by Roxanne Tellier
This has been a hellish week. We are watching the unthinkable perpetrated upon the peaceful people of Ukraine by a Russian despot who has become a madman.
During two years of solitude and paranoia, Putin seethed and simmered as he isolated in his dacha on the Black Sea coast, attempting to avoid contracting COVID-19. Eventually, the germophobe ended up in an echo chamber of his own crazed thoughts. These he shared on the Kremlin’s website on July 12, 2021 when his work was first published in the Ukrainian and Russian languages..
His 7,000 word manifesto, described as ‘rambling’ and riddled with ‘many (historical) myths’, denied Ukraine’s statehood, and laid claim to much of modern-day Ukrainian lands by stating that ‘they are entirely the brainchild of the Soviet era, and was to a large extent created at the expense of historical Russian lands.”
Putin repeatedly demonstrated his contempt for Ukrainian statehood, saying that the current policies in Kyiv are “anti-Russia .. which we will never accept.”
The passages contained ominous threats towards Ukraine, vowing to destroy Ukraine’s independence, a conflict begun during the inter-state war eight years ago, when Russia invaded and seized Ukraine’s Crimean Peninsula.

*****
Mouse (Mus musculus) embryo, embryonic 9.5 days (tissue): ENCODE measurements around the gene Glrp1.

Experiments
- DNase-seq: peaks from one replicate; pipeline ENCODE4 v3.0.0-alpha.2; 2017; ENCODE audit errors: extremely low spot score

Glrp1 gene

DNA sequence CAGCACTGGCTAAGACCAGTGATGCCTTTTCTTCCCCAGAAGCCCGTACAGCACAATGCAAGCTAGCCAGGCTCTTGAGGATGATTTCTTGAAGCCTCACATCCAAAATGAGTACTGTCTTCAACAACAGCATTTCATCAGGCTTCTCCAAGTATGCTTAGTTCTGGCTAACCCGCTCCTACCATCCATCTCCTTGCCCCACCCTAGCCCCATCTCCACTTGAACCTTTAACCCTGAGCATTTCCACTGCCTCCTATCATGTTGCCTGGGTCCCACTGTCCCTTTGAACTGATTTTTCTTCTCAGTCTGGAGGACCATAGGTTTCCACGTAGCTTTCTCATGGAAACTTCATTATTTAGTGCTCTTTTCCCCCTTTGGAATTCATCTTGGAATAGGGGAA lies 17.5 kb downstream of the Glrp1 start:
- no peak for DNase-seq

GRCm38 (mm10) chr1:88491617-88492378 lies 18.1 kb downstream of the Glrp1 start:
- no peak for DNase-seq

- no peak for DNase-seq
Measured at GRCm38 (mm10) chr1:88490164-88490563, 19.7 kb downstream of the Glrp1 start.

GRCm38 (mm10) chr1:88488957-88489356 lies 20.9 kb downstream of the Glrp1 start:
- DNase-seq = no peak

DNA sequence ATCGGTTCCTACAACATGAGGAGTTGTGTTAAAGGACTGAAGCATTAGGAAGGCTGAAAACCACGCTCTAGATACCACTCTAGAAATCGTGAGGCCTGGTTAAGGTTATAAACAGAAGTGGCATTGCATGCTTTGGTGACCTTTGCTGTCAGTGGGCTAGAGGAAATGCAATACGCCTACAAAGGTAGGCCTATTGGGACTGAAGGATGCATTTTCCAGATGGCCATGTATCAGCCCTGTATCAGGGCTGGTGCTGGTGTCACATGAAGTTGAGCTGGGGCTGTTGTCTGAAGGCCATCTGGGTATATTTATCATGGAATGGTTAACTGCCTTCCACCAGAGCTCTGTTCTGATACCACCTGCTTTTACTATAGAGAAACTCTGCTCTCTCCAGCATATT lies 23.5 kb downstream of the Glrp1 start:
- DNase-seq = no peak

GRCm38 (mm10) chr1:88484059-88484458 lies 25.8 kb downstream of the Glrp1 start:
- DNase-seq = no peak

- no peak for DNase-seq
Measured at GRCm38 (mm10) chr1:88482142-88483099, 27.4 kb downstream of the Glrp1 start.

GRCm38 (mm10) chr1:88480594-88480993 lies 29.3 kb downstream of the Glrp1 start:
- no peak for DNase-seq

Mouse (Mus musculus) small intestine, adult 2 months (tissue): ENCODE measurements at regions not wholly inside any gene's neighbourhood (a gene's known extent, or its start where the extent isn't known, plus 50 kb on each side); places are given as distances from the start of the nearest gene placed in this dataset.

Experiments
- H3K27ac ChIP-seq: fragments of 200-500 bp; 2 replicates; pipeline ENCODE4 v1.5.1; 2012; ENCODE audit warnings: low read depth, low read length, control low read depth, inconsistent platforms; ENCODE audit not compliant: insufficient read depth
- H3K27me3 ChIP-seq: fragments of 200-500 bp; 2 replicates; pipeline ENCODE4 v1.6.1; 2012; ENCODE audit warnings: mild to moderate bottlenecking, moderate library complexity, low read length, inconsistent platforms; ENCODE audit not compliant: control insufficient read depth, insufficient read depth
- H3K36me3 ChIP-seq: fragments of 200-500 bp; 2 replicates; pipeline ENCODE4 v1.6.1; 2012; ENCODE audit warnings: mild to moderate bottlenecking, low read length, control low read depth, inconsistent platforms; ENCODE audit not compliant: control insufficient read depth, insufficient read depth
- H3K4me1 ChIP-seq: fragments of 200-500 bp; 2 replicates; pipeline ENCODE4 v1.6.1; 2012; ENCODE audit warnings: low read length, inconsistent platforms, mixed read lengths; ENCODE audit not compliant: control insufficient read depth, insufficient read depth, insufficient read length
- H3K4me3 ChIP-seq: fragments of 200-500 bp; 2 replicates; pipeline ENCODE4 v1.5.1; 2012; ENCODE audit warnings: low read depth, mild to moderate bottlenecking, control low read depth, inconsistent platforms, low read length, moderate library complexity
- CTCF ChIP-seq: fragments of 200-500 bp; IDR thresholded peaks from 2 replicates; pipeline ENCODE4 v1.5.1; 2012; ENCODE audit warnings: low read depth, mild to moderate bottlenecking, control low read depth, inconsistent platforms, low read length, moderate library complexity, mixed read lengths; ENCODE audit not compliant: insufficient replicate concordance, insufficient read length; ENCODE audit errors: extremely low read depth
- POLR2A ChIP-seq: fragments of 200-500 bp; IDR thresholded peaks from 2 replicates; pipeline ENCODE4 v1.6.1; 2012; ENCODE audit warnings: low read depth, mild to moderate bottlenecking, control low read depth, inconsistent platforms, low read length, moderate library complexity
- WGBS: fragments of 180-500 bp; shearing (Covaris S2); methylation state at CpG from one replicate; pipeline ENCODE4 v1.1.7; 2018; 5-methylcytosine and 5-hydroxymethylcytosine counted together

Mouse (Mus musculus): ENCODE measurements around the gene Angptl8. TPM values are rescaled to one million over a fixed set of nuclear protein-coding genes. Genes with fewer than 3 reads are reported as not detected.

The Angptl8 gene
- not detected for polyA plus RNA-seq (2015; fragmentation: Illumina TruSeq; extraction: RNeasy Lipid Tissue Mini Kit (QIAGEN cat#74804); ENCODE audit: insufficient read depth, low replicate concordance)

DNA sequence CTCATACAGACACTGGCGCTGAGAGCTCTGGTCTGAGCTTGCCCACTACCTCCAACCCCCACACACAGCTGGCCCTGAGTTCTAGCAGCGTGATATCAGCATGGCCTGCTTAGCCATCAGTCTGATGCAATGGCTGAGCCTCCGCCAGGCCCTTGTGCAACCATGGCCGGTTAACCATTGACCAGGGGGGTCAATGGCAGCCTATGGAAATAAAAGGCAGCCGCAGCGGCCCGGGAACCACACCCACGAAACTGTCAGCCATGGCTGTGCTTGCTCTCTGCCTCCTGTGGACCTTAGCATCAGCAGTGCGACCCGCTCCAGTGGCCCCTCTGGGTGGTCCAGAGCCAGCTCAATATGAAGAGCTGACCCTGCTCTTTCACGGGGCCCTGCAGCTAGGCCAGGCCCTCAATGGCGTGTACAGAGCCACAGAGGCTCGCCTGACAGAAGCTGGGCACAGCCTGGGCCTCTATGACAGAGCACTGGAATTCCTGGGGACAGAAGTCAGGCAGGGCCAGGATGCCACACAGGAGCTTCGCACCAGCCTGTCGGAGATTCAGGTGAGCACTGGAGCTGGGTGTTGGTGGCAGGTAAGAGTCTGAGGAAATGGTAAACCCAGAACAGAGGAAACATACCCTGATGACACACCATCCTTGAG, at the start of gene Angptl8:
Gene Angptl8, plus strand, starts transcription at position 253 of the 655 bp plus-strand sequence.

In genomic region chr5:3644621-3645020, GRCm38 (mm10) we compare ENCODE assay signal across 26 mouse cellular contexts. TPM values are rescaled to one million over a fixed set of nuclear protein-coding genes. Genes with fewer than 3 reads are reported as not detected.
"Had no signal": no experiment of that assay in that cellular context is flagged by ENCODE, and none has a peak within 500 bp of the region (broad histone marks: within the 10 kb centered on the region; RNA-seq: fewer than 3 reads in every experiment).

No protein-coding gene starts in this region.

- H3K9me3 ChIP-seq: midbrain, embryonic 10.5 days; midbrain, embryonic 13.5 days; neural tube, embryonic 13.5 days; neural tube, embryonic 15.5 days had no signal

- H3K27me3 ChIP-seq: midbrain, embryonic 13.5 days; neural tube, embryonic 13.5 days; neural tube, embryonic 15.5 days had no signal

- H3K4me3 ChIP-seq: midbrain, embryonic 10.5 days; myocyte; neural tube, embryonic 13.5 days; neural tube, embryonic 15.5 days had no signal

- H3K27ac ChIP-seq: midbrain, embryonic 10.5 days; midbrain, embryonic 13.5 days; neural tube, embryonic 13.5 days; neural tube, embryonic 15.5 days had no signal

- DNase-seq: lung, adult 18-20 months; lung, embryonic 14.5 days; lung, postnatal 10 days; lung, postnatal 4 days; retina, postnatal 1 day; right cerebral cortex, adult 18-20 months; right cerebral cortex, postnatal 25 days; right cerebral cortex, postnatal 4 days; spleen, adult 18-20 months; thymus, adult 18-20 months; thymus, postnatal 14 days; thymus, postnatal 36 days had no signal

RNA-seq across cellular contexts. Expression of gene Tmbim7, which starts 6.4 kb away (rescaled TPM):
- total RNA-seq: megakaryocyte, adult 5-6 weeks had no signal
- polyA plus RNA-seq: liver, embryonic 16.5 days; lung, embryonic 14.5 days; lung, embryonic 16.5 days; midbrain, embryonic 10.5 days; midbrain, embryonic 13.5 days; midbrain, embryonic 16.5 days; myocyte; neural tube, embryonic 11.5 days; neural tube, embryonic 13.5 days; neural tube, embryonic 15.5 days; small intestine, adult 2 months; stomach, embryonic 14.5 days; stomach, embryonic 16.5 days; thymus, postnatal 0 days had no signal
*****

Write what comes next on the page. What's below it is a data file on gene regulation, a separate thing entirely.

He also repeated what he said to then-US President George Bush Jr at a NATO summit in 2008, that “Ukraine is not a country.”
“I am convinced that true Ukrainian sovereignty is only possible in partnership with Russia,” Mr. Putin wrote. “After all, we are one people.”
This manifesto, Putin’s own ‘Mein Kampf’, outlined his plans for Ukraine. And on February 24, 2022, he put those plans into effect, launching what he called a ‘special military operation’ into the country. At the onset, Putin claimed that the Russian military only sought ‘demilitarization and denazification,’ but attacks far beyond that scope followed soon, from multiple fronts, and towards multiple cities.